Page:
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Washington colleges pledge change at D.C. summit

Donna Gordon Blankinship Associated Press

SEATTLE – Representatives of seven Washington colleges and universities were in Washington, D.C., on Thursday to participate in a White House summit on college access.

Participants in the meeting – which was moved to the Ronald Reagan Building because the group was too big to meet in the White House – were Bellevue College, Olympic College in Bremerton, Renton Technical College, Saint Martin’s University in Lacey, Seattle Colleges, Walla Walla Community College and Washington State University.

They spent the day with President Barack Obama, the first lady and the vice president talking expanding college access.

WSU President Elson Floyd said he was particularly moved by the eloquent comments of first lady Michelle Obama on what colleges need to do to guide and nurture first-generation college students, whose parents did not earn college degrees.

“We have to make sure that we are doing everything we can to create a warm, inviting, hospitable environment for all students, but particularly for first-generation and low-income students,” Floyd said. He mentioned the university’s special college – University College – to support and guide students who haven’t decided on a major.

One of the ways WSU tracks its new students to make sure they are making progress toward graduation is by immediately contacting all students who have failed to enroll for the next semester, with emails, text messages and phone calls.

“We have to be relentless,” Floyd said.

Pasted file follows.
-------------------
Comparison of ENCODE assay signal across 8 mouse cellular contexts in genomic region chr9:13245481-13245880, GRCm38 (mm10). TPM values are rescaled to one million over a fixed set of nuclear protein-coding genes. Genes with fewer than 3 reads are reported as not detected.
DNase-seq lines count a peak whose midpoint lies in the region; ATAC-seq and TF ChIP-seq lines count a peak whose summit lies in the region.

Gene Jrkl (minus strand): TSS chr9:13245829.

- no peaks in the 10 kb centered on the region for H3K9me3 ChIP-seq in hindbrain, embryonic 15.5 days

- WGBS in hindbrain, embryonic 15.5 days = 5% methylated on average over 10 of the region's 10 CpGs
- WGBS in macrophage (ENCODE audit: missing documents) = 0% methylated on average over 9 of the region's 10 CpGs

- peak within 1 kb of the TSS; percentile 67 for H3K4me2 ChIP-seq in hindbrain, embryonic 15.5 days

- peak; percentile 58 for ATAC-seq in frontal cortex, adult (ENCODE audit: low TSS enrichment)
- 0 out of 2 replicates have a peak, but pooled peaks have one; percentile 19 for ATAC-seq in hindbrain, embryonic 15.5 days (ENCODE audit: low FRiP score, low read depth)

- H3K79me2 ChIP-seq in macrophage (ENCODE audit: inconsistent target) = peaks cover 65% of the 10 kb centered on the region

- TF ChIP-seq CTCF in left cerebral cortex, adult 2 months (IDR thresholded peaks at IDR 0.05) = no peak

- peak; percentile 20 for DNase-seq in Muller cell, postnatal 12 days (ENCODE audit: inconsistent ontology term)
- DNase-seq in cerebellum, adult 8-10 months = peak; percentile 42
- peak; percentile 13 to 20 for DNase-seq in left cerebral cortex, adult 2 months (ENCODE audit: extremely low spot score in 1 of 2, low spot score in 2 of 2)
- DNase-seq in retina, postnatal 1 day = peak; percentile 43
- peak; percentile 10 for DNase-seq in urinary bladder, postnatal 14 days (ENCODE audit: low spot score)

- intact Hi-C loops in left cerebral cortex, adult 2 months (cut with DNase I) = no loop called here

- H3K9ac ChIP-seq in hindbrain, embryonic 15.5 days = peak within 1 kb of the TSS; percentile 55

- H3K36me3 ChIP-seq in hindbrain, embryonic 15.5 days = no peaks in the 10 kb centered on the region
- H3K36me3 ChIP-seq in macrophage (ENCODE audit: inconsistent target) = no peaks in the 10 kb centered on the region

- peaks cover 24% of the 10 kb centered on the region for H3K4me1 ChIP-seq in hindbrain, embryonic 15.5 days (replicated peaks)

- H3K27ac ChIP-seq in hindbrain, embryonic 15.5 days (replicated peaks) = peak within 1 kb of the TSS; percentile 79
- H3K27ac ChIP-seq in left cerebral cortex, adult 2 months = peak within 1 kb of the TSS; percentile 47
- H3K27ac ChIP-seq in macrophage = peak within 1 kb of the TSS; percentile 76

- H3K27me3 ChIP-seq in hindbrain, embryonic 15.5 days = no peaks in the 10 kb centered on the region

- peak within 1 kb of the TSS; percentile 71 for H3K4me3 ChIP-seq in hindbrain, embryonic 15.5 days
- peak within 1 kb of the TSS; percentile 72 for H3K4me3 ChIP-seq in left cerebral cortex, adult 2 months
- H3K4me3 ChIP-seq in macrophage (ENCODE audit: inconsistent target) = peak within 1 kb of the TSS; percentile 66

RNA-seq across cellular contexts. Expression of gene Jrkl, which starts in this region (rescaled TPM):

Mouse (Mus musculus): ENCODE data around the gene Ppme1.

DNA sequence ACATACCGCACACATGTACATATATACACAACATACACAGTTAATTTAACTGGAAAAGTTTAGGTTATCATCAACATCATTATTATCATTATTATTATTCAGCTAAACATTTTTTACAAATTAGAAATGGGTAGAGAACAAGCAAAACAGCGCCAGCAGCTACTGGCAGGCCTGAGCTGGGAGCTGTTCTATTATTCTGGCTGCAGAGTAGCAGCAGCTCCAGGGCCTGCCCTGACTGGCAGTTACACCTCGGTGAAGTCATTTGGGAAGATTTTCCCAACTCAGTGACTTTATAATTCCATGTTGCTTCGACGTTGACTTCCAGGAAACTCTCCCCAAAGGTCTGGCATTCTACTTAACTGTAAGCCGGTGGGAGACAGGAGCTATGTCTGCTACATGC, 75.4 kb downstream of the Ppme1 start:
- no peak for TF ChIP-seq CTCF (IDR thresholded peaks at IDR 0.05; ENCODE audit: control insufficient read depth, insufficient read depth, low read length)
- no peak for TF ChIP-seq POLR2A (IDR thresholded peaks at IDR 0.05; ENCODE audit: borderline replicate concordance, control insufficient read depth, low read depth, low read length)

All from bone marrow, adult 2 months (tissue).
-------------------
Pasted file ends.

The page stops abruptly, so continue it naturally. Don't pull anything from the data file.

The topics of discussion at the summit included college readiness, degree completion and increasing the number of college graduates in science, technology, engineering and math.

The president also planned to announce new federal spending to support college preparation and completion including a new AmeriCorps program designed to improve low-income students’ access to college.

Obama asked each college to pledge to take one new action in one of four areas: college completion, college readiness, high school counseling, and science, technology, engineering and math education.

The Seattle Colleges committed to increasing the number of science, technology, engineering and math students earning an associate’s degree or transferring to a four-year college to pursue learning in those areas.

The colleges will focus on providing those opportunities to students from minority groups, women, first-generation college students and low-income residents.

“We are in the middle of the Silicon Forest, and high-paying careers are multiplying as I speak,” said Seattle Colleges Chancellor Jill Wakefield, in a statement.

Renton Technical College pledged to improve its basic education efforts in every degree program at the college, to help every student improve their literacy, math and other basic skills.

Bellevue College pledged to create more opportunities for students to pursue careers in science, technology, engineering and math related fields. Toward that goal, the college is constructing a new health sciences building and building its health care career programs.

Olympic College is working with a coalition of schools, which have been named as finalists for the Aspen Prize, on interventions for struggling college students.

Those efforts include a tracking system to identify and help students who may be struggling in college, an accelerated program to bring students up to college level in English and math, and a new approach to student services.

Walla Walla Community College committed to a goal of having at least 70 percent of students pursuing a degree or credential will succeed and then pursue more education or secure meaningful employment.

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